Take down the entire Japanese airforce with just one thumb...
I have fond memories of 1942 on both the NES and in arcades, but either those memories are betraying me, or this mobile port has sucked the fun right out of game. Ok, maybe that's a little unfair. 1942 isn't horrible. I didn't have to force myself to play it. But there are certainly better top-down mobile shooters available, as well as better Capcom mobile titles.
1942 is unique for featuring a WWII theme, instead of taking place in the distant future like essentially every other top-down shooter. Instead of aliens you're tasked with taking on "the entire Japanese air force." In the Japanese release is it the American air force being shot down, I wonder?
As with most shooters of the era, you're given one lone fire button to take on these impossible odds. Luckily once or twice a level a small group of red fighters appear (all other enemies in the game are green), and dispatching them before they exit upgrades your firing capabilities, a maximum of two times. Additionally, pressing 0 allows you to execute a loop, allowing you to dodge enemy fire when in a tight spot.
I had a couple big problems with 1942. The first is that the game runs really, really slow. Actually that's not entirely accurate. When you first begin a play session the game is fine, and runs more like I remember 1942 playing. But the longer you play, the slower it gets. The slowdown is so subtle that I don't see it happen. I just realize that 5 levels in bullets are moving so slowly I can weave in and out of large groups of them no problem. I can't even begin to speculate what the problem might be, and really, that isn't my place. All I know is that high-end titles like Capcom's Resident Evil were handled by the same handset just fine.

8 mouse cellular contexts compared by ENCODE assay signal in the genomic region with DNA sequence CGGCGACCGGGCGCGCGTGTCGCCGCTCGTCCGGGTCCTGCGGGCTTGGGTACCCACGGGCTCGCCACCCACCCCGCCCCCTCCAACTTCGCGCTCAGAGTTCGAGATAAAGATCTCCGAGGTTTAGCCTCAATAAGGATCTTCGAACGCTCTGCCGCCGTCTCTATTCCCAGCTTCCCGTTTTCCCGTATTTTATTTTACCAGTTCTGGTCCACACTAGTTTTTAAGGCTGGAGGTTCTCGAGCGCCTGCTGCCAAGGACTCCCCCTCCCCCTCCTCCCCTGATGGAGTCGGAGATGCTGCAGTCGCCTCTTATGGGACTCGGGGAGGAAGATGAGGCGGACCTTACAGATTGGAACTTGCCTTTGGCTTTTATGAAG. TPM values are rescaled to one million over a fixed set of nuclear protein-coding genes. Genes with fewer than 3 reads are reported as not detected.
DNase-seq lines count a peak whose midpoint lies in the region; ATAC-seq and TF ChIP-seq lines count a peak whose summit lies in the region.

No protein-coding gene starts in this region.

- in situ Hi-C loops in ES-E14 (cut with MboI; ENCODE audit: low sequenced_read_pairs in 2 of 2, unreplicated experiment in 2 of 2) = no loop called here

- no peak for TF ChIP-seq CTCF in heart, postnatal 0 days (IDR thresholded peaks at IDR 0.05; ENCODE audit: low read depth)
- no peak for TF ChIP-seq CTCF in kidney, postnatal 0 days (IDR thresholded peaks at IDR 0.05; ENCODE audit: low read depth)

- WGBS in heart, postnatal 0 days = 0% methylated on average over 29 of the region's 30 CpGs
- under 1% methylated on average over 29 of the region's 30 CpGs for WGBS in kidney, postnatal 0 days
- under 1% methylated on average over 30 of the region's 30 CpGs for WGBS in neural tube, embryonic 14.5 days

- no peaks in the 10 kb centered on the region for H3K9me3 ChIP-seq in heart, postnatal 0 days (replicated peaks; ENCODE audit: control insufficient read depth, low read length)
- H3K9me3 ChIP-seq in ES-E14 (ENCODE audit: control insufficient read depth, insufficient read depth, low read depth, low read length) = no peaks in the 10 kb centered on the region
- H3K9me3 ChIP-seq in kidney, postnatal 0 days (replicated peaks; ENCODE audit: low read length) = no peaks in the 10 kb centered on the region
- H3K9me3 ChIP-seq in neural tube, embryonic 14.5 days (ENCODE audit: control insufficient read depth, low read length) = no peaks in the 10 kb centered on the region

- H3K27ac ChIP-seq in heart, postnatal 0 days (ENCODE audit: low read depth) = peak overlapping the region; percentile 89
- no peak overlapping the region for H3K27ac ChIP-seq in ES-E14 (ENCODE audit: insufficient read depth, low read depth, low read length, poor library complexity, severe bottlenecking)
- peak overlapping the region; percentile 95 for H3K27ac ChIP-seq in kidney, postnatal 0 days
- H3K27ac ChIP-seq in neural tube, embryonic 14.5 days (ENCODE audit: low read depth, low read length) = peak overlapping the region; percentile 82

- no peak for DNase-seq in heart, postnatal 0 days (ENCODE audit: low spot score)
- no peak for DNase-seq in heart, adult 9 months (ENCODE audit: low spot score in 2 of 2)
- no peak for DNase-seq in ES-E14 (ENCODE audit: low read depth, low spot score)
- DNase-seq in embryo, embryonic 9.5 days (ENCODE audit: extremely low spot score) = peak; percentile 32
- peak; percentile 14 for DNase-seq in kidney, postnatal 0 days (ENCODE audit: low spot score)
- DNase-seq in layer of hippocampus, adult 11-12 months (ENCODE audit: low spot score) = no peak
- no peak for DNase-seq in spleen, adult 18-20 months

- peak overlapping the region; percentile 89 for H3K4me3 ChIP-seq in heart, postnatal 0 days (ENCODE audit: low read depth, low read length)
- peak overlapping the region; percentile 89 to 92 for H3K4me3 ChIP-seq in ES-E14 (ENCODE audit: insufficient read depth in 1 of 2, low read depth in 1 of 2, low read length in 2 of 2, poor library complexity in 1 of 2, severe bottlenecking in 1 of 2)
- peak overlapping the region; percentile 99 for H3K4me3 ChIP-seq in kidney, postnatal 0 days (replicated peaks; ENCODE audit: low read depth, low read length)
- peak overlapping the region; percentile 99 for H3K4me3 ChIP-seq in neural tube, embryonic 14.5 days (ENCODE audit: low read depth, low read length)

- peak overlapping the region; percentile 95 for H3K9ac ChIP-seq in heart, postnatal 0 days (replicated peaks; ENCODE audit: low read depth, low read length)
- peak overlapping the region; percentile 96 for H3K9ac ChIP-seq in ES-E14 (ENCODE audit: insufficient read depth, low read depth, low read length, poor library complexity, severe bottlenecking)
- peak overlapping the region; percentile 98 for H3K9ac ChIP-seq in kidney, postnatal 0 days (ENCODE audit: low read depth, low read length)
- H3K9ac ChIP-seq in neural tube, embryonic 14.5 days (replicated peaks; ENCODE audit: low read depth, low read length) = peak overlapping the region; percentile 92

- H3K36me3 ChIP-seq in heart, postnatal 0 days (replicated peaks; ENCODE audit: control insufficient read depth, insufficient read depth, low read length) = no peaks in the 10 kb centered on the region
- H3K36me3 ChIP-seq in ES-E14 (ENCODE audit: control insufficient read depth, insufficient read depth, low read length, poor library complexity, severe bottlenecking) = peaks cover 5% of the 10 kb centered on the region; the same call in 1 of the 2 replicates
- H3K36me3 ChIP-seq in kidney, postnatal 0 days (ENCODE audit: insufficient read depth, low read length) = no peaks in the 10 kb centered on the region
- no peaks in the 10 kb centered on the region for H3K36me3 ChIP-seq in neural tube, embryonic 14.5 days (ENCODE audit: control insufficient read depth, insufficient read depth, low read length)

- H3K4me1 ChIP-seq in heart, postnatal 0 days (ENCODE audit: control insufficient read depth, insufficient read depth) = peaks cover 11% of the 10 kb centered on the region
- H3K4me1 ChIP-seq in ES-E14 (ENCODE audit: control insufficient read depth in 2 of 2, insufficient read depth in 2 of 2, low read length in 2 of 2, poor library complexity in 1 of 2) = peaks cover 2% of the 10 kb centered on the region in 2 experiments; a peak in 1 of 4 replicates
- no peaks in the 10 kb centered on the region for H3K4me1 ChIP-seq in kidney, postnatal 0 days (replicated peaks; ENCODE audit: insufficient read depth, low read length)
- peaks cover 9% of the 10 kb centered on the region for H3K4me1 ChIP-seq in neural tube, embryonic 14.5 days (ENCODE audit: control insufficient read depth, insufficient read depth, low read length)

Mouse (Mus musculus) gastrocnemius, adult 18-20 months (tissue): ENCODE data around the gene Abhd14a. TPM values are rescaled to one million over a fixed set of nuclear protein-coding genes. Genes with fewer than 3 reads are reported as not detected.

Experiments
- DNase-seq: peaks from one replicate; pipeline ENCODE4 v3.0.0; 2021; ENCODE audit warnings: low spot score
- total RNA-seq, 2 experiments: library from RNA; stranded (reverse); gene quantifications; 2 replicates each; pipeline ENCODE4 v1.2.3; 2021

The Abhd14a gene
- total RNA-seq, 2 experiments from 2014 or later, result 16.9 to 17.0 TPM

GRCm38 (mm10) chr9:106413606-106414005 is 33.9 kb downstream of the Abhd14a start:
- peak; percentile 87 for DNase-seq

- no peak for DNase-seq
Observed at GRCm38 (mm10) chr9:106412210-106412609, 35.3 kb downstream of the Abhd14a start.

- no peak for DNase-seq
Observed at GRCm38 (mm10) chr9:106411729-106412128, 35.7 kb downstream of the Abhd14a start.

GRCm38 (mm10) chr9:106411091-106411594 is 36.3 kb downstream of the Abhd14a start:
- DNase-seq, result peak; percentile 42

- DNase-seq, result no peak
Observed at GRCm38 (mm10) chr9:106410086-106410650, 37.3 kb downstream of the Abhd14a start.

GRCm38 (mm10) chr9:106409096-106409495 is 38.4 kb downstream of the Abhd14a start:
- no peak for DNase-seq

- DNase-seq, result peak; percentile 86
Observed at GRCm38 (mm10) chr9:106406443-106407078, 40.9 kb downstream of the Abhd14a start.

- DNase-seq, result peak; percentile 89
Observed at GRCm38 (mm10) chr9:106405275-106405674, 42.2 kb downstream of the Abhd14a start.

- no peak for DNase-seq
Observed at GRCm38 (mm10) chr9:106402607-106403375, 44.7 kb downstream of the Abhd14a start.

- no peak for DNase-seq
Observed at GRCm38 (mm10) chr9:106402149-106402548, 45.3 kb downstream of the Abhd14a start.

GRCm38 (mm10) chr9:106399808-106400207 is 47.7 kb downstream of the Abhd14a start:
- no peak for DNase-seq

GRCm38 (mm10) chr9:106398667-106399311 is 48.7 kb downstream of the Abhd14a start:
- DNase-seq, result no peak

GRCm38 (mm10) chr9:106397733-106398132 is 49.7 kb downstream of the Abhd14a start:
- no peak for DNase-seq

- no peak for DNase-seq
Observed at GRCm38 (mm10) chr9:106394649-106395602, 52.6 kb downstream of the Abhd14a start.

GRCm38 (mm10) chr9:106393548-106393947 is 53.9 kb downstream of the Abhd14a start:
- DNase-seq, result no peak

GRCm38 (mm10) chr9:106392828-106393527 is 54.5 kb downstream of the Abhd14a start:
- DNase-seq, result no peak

My other issue with 1942 is that autofire can't be turned off. Normally this wouldn't be a problem - autofire in mobile 2D shooters is generally a must. 1942, however, suffers from the limited-bullet syndrome found in many games of the era. You can only have three bullets on-screen at once. With autofire on this means your ship fires in three short bursts, outside of your control. There is a "fire" button to allow you to fire when you really need it, but if three bullets are on-screen at that moment (and there usually is), it obviously doesn't work.
1942 isn't devoid of enjoyment, and Capcom gets a lot of credit for allowing the experience to be saved and resumed later - a feature all retro ports should have. Still, even without the slowdown it would be a tough game to recommend very highly. The experience just didn't age as well as most other retro shooters.
What's Hot: You can save your game. Retro porters, pay attention.
What's Not: Gameplay is soooo sloooow